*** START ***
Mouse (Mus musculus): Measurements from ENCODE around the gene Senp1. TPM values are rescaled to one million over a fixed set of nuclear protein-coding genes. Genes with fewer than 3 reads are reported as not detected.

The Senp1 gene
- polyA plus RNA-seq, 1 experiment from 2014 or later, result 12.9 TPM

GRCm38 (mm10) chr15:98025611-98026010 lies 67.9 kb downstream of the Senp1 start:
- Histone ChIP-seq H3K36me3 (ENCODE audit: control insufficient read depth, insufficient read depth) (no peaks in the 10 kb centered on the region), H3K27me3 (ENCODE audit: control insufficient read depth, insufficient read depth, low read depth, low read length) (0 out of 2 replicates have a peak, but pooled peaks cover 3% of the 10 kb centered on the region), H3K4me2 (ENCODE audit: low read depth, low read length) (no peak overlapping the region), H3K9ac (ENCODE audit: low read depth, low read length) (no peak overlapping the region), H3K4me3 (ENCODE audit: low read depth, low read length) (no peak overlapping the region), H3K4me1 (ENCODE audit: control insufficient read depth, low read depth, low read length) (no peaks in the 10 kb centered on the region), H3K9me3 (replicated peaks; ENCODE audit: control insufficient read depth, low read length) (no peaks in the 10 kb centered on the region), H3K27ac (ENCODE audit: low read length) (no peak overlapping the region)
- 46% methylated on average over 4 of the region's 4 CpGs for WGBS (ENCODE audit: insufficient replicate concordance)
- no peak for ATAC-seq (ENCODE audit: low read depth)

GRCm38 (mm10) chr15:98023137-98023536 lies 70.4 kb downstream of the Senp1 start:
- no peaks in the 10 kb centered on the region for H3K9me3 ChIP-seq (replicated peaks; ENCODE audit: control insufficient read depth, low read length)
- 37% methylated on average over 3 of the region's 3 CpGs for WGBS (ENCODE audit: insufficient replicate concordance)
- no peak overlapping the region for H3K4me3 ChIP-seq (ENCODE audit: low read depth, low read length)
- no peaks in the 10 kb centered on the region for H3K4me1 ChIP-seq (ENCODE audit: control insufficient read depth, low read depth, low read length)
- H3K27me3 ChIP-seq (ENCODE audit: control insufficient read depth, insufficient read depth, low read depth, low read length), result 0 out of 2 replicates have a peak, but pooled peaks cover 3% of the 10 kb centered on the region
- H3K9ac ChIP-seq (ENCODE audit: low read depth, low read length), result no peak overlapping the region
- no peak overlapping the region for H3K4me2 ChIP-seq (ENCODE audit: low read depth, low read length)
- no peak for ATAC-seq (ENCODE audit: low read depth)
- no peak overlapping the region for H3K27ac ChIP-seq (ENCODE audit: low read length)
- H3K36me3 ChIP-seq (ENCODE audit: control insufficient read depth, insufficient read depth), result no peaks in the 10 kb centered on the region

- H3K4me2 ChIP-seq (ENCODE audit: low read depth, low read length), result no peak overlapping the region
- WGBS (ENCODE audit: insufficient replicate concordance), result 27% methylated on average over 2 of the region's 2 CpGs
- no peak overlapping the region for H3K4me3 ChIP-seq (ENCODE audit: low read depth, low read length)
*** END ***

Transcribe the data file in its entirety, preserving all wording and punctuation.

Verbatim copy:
Mouse (Mus musculus): Measurements from ENCODE around the gene Senp1. TPM values are rescaled to one million over a fixed set of nuclear protein-coding genes. Genes with fewer than 3 reads are reported as not detected.

The Senp1 gene
- polyA plus RNA-seq, 1 experiment from 2014 or later, result 12.9 TPM

GRCm38 (mm10) chr15:98025611-98026010 lies 67.9 kb downstream of the Senp1 start:
- Histone ChIP-seq H3K36me3 (ENCODE audit: control insufficient read depth, insufficient read depth) (no peaks in the 10 kb centered on the region), H3K27me3 (ENCODE audit: control insufficient read depth, insufficient read depth, low read depth, low read length) (0 out of 2 replicates have a peak, but pooled peaks cover 3% of the 10 kb centered on the region), H3K4me2 (ENCODE audit: low read depth, low read length) (no peak overlapping the region), H3K9ac (ENCODE audit: low read depth, low read length) (no peak overlapping the region), H3K4me3 (ENCODE audit: low read depth, low read length) (no peak overlapping the region), H3K4me1 (ENCODE audit: control insufficient read depth, low read depth, low read length) (no peaks in the 10 kb centered on the region), H3K9me3 (replicated peaks; ENCODE audit: control insufficient read depth, low read length) (no peaks in the 10 kb centered on the region), H3K27ac (ENCODE audit: low read length) (no peak overlapping the region)
- 46% methylated on average over 4 of the region's 4 CpGs for WGBS (ENCODE audit: insufficient replicate concordance)
- no peak for ATAC-seq (ENCODE audit: low read depth)

GRCm38 (mm10) chr15:98023137-98023536 lies 70.4 kb downstream of the Senp1 start:
- no peaks in the 10 kb centered on the region for H3K9me3 ChIP-seq (replicated peaks; ENCODE audit: control insufficient read depth, low read length)
- 37% methylated on average over 3 of the region's 3 CpGs for WGBS (ENCODE audit: insufficient replicate concordance)
- no peak overlapping the region for H3K4me3 ChIP-seq (ENCODE audit: low read depth, low read length)
- no peaks in the 10 kb centered on the region for H3K4me1 ChIP-seq (ENCODE audit: control insufficient read depth, low read depth, low read length)
- H3K27me3 ChIP-seq (ENCODE audit: control insufficient read depth, insufficient read depth, low read depth, low read length), result 0 out of 2 replicates have a peak, but pooled peaks cover 3% of the 10 kb centered on the region
- H3K9ac ChIP-seq (ENCODE audit: low read depth, low read length), result no peak overlapping the region
- no peak overlapping the region for H3K4me2 ChIP-seq (ENCODE audit: low read depth, low read length)
- no peak for ATAC-seq (ENCODE audit: low read depth)
- no peak overlapping the region for H3K27ac ChIP-seq (ENCODE audit: low read length)
- H3K36me3 ChIP-seq (ENCODE audit: control insufficient read depth, insufficient read depth), result no peaks in the 10 kb centered on the region

- H3K4me2 ChIP-seq (ENCODE audit: low read depth, low read length), result no peak overlapping the region
- WGBS (ENCODE audit: insufficient replicate concordance), result 27% methylated on average over 2 of the region's 2 CpGs
- no peak overlapping the region for H3K4me3 ChIP-seq (ENCODE audit: low read depth, low read length)